The word landscape comes from the Dutch word, landschap, meaning a patch of cultivated ground. Landscape, as a subject in painting, has a tradition reaching back over a thousand years and is most prominent in Western and Chinese art traditions. En plein air, a French term used to describe a method of painting outdoors, emerged in the mid-19th century and was made possible by the introduction of paint tubes and the box easel. These innovations allowed artists greater mobility and the opportunity to work outside in natural light.
The more recent innovations of geo-locational technologies such as Bing, Google maps…and some 24+ satellites orbiting the earth have inspired me to create a new approach to landscape painting that I call “Plein Aerial Painting”. My fancy French term for this…“vue du ciel”…which means “a view from heaven”.
In 2009, I started to use these digital mapping tools to render some of the places on earth that I love…places I spent time growing up…places that have inspired me…places that I know intimately that hold very special memories. I spend hours plugging in coordinates, zooming in and out to frame and grab just the right part of the earth that I wanted to paint. Then, like any other landscape study I do…I work my watercolors (like an oil painter) on my clayboard until I get things just right. This is a Edgemoor Club…a small, neighborhood tennis and swim club in Bethesda, Maryland, where I grew up. It is the home of some of the finest, hand manicured, “hard true” clay courts in the country and has been the destination for many world class tennis tournaments over the last 50 years. My mom started the first girls tennis team there in the early 70’s and my dad was a tennis hacker and tribal elder who served on the board for many years. It was very much our second home for many years. It is where my brother, sisters and I spent just about every minute of every summer as kids. We swam on the swim team, played on the tennis team, worked in the snack bar and forged friendships there that have lasted a lifetime.
The footprint of this particular patch of earth was the image I wanted to capture. Thankfully, I was able to grab satellite images of the club, with the original footprint, before it underwent a major renovation this past year in 2011. When my father, Duke Gaiser, was very ill in 2009, I made this painting with him in my heart and mind. I brought it to him in the hosptical and asked him what it was. I knew that it would read as an abstract painting to anyone unfamiliar with this landscape…but wasn’t sure how recognizable it would be to him. Within seconds he recognized it! I was delighted and amazed. When you find a place that you become a part of…it becomes a part of you. And that’s what this series of paintings is about.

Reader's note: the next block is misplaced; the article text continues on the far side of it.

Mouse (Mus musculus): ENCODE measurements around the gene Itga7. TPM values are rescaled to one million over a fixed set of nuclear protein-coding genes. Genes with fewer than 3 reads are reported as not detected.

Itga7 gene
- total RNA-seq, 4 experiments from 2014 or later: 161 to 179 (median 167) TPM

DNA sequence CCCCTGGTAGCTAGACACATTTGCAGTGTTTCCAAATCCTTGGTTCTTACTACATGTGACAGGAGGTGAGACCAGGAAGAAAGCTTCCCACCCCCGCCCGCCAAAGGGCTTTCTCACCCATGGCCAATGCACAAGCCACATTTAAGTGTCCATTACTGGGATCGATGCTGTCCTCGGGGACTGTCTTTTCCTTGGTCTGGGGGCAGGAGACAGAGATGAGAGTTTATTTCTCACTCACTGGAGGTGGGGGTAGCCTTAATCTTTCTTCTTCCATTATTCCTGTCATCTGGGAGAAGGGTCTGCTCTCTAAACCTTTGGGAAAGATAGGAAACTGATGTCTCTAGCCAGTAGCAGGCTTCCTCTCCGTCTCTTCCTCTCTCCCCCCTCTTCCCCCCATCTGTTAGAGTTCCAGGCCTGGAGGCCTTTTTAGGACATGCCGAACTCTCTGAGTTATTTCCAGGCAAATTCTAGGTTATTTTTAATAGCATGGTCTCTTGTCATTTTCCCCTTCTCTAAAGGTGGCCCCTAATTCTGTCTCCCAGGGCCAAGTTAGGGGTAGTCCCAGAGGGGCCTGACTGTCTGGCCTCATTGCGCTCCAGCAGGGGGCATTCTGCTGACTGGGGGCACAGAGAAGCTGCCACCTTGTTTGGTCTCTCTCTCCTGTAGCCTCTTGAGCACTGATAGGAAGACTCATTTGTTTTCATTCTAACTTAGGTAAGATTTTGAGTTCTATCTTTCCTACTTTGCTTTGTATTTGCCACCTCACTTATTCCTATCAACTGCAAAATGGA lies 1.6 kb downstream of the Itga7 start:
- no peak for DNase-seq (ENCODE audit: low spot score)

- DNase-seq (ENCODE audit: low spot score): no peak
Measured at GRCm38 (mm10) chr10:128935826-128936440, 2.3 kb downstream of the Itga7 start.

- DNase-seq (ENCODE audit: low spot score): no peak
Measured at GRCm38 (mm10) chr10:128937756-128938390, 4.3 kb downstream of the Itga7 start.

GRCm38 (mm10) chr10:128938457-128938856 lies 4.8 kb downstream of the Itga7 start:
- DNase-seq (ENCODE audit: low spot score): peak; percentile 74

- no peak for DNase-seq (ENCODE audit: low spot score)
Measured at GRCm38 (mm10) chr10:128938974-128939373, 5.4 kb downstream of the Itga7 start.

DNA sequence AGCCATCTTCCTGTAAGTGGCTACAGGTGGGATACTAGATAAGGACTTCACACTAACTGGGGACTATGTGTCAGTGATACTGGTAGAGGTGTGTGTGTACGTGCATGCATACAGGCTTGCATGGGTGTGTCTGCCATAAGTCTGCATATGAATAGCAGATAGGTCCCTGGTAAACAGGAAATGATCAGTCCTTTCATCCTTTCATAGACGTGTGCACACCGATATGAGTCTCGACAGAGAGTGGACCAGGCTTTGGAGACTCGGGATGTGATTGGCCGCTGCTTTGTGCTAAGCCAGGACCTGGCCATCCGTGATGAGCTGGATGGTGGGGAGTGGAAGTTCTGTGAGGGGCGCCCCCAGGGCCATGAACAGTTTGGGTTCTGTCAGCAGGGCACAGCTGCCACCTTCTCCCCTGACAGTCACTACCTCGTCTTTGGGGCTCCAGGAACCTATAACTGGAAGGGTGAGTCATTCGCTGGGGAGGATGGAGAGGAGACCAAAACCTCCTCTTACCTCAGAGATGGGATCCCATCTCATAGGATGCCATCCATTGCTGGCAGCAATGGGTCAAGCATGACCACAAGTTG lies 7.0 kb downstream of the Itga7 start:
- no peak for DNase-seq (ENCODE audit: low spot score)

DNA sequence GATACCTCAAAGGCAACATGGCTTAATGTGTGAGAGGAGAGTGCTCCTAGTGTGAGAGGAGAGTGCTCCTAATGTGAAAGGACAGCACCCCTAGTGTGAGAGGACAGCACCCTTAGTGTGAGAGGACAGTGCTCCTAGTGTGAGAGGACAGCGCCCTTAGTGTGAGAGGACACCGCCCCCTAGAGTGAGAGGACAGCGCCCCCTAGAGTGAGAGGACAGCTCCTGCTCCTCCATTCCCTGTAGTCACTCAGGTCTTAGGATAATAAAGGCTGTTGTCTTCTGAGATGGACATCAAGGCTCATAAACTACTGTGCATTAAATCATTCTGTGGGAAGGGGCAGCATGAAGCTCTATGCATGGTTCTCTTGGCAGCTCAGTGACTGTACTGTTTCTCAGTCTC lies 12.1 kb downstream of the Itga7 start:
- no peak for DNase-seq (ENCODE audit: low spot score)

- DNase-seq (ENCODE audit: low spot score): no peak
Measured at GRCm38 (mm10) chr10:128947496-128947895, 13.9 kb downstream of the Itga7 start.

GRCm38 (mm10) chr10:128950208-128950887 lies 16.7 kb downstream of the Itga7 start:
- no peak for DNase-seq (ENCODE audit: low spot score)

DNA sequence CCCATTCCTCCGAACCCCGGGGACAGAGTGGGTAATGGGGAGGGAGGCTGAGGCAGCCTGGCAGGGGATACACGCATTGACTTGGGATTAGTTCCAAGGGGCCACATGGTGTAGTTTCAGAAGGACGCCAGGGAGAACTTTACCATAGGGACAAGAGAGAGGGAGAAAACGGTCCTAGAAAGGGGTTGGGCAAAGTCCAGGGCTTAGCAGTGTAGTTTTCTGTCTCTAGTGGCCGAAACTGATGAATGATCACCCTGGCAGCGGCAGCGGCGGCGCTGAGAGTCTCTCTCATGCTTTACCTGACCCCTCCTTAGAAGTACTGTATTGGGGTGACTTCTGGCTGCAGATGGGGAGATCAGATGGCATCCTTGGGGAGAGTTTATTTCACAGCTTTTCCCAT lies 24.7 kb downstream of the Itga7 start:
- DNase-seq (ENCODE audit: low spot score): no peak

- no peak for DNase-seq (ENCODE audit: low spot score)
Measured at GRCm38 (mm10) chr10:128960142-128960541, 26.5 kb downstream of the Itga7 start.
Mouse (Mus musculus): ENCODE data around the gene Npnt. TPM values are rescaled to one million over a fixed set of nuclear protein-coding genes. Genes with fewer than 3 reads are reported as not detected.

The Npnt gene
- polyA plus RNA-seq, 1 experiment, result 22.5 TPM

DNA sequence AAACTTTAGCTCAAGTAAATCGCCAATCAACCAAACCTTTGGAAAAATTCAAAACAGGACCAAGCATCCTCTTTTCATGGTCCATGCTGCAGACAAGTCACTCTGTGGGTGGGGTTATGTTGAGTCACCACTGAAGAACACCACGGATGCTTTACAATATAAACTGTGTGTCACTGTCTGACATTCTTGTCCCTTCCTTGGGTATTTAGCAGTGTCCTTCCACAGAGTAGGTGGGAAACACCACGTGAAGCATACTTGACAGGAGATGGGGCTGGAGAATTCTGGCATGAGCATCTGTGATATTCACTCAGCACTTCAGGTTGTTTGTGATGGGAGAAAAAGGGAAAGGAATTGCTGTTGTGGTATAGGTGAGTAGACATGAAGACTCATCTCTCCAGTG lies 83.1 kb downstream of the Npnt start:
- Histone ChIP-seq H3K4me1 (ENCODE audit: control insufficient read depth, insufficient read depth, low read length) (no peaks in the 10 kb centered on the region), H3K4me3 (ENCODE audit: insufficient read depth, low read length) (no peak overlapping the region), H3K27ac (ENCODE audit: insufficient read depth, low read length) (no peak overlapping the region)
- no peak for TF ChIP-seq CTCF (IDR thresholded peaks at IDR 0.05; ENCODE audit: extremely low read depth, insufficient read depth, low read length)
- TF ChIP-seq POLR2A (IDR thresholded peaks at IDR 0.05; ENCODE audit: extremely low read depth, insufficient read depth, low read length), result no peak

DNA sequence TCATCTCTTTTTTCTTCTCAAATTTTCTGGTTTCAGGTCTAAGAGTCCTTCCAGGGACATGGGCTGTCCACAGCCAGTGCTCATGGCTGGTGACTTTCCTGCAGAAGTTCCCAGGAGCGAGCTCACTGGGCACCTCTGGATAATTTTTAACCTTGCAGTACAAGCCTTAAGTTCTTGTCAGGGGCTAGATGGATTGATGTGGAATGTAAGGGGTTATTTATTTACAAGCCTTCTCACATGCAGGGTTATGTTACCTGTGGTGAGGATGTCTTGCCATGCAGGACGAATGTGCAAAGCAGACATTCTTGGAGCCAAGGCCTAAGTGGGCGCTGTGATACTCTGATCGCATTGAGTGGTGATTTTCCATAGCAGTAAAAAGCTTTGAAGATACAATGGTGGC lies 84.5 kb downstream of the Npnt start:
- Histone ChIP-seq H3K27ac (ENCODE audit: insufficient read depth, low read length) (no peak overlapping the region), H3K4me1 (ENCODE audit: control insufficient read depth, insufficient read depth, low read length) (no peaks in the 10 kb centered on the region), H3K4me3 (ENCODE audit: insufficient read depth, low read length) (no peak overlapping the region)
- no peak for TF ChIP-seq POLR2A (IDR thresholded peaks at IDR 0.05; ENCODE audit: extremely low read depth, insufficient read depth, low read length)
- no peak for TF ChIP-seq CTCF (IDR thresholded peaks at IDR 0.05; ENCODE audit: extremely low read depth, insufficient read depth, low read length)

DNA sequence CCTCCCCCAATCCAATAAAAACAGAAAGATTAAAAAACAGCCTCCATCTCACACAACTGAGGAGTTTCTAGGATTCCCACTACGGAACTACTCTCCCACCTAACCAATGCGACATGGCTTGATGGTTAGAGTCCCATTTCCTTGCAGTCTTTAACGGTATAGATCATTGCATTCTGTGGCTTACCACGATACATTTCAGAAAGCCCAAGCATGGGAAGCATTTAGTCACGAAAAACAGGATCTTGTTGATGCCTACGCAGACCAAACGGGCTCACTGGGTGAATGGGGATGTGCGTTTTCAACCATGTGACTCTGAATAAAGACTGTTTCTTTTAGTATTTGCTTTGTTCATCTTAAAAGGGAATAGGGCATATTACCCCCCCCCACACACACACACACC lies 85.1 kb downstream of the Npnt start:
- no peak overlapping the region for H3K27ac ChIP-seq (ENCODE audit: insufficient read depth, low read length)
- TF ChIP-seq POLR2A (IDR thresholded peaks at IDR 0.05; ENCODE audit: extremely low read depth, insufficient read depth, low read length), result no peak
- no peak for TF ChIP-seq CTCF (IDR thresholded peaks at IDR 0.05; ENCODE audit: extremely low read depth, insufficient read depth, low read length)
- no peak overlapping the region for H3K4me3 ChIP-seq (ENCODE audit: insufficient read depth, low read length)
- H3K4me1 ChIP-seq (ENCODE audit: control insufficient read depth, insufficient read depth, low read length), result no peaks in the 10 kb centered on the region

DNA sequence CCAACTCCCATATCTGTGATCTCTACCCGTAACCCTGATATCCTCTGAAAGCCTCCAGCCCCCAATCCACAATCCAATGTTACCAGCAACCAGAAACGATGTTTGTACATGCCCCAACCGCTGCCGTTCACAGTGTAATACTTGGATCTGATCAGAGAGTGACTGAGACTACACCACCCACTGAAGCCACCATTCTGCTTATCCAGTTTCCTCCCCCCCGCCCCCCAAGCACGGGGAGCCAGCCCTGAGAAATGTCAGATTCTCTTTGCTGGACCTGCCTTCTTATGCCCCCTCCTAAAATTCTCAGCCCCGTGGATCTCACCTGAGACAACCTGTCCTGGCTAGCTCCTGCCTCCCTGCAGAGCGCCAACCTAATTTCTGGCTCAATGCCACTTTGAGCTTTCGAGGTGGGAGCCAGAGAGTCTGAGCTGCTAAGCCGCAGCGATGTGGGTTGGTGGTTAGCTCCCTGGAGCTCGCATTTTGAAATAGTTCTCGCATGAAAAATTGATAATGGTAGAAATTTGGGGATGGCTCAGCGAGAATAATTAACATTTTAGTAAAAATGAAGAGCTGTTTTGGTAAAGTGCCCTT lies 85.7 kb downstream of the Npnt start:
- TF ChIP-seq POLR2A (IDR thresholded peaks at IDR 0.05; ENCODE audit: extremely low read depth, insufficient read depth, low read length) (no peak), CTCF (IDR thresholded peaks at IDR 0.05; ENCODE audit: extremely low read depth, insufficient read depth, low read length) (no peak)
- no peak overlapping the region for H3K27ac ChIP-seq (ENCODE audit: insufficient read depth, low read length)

Here’s another. This one is Robinswood Tennis Center, less than a mile from my home in Bellevue. Shortly after we moved to Phantom Lake in 2001, I started to play tennis again after many years away from the sport. Within no time, I found my home again on the court. This is the painting I made for my tennis coach who took my 3.0 team to the National Championships in 2010.
Mapping tools like Bing, Google Maps, Google Earth, deliver to us all a new locative literacy and the ability to create 3 dimensional images of a landscape from space…in realtime! How is it that we already take this for granted? I, for one, am so thankful for my “vue du ciel” and count my lucky satellites that I was born at just the right time to fold these digital tools into my palette. So, I’ll keep painting my views from heaven of the a patches of cultivated ground that hold magic for me.